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chopsy 02-24-2004 03:58 AM

Fire damage to my bowsprit!
Good morning all,

The neighbor''s boat burned to the waterline and in turn scorched my boat pretty good. I had a 10'' teak bowsprit. Now it looks like a has-been from a Boy Scout campfire. Anybody have an idea of where to get a piece of teak, appropriate as a bowsprit, at least 7 inches square and at least 10 feet long?

Thanks in advance,

Paul G.

RichH 02-24-2004 07:11 AM

Fire damage to my bowsprit!
Better to rebuild using a laminate of teak and str. grained honduran mahogany or yellow pine, etc. (alternating layers).
Teak although fairly rot proof is a wood that is subject to ''splits'' and ''chunks'' when under stress due to the irregular grain pattern.
A good quality hardwood dealer commonly has 5/4 stock that can be pre-(face) planed to enhance the glue joint adhesion ..... glue together, then just whittle away with a jackplane and draw-knife, then transverse internal ''thoughbolts'' for added strength, plug the holes, etc.!
A 7+x7+X120" straight grained piece of teak will be quite expensive.

Jeff_H 02-24-2004 08:41 AM

Fire damage to my bowsprit!
Teak makes a ppretty poor material for a bowsprit because of its weight and unreliable strength. Teak glues up very poorly and so laminating a section out of teak is a less than perfect idea. I believe that the current thinking on laminating teak suggests using resorcinol glues. Resorcinol needs perfectly mated surfaces and a lot of pressure to establish a proper glue line.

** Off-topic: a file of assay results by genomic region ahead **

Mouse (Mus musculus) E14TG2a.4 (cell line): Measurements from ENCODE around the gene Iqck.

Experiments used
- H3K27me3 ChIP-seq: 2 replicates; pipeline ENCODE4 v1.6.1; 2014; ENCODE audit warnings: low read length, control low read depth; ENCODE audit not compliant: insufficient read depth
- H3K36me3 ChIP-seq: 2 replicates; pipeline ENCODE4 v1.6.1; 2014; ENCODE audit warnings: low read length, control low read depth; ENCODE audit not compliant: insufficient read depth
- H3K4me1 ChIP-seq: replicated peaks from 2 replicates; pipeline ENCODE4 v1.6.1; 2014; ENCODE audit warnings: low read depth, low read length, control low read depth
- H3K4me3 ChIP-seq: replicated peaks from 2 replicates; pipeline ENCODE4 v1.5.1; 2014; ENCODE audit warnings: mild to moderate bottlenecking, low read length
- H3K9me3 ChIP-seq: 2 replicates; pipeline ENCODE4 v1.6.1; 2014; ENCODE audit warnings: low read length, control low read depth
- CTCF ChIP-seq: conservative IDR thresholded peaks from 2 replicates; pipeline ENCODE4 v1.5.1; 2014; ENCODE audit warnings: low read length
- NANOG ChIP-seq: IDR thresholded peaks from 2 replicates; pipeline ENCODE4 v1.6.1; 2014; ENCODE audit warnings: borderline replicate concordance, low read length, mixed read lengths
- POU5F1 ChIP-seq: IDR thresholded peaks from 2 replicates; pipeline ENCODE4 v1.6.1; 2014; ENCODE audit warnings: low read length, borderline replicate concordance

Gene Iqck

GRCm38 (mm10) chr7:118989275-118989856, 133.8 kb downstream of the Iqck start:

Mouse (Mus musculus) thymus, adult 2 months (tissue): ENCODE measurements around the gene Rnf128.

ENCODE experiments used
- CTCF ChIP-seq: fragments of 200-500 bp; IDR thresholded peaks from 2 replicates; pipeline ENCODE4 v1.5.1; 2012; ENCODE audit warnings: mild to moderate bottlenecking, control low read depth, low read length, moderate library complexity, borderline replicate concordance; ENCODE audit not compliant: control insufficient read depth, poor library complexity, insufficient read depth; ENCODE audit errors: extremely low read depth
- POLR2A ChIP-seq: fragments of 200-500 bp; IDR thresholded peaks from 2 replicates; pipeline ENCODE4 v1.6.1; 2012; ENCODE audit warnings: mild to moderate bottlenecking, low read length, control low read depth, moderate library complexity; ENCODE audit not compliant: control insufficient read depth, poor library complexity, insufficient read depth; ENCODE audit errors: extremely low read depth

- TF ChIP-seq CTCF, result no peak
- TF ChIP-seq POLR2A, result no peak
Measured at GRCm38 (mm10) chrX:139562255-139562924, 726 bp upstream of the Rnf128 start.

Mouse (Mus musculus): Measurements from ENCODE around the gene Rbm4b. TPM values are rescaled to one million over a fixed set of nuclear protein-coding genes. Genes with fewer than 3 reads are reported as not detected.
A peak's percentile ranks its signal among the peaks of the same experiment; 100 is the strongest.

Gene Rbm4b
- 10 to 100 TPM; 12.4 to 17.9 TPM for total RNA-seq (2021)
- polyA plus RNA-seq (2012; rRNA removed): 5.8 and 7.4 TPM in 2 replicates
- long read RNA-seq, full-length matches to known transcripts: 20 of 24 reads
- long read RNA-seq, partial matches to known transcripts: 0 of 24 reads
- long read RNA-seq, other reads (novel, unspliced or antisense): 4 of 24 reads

There are companies that import balks of Teak. Conglin in Brooklyn used. I would look at a copy of WoodenBoat magazine. While not as rot resistant you can also try to find balks of Angelique and Ipe which have teak like qualities but less than Teak prices. More traditional bowsprit materials are clear fir, hickory, ash, or oak in that order.

Sorry about your loss.

chopsy 02-27-2004 09:43 AM

Fire damage to my bowsprit!
Thanks to both for the advice. I have talked to our surveyor and he suggest Douglass Fir laminated at least once. Fir seems much better suited to my limited budget. Thanks for setting me straight.

Another question..... the flames from the burning house boat were really tall, in turn the heat reached to the top of my 56 foot mast. My mast is box section, epoxied sitka spruce in 1-1/2" slabs. I can see hairline cracks all the way up the main mast where the epoxy must have gotten hot and relaxed the joint. Our surveyor tells me this mast is trash now (he has not seen the mast yet)and guestimates a new one at $20,000. Can you guys think of a reason why a fairly handy woodworker could not dismantle this mast and put it back together, saving some 15,000 bucks in the process?

paul G.

dpboatnut 02-27-2004 10:31 AM

Fire damage to my bowsprit!
From my woodworking experience, the advice on the bowsprit is probably wrong, and the cracks are likely reapirable.

For the sprit, you''re going to have a tough time getting your 7 inch section to stay together if there''s only one joint. You''d still be dealing with wood in a ''timber'' format, which is going to have some very powerful differential movement. Either go with a single hand selected stick or multiple smaller laminations, on the order of size of a commercial ''glue lam'' beam or smaller.

For the box section mast, it shouldn''t be too tough to kerf the full depth of each joint along its length. If the mast is built with rabbeted side cheeks, the joint at the bottom should keep the mast together, other wise do the kerfing in segments to keep the pieces attached. Wet the kerf with ''neat'' epoxy, and then fill it with fiber-strand reinforced epoxy. For appearance, re-kerf the joint to a very shallow depth and glue in matching-species splines to cover the epoxy kerfs. All this assumes you''ll get the mast on the ground, of course...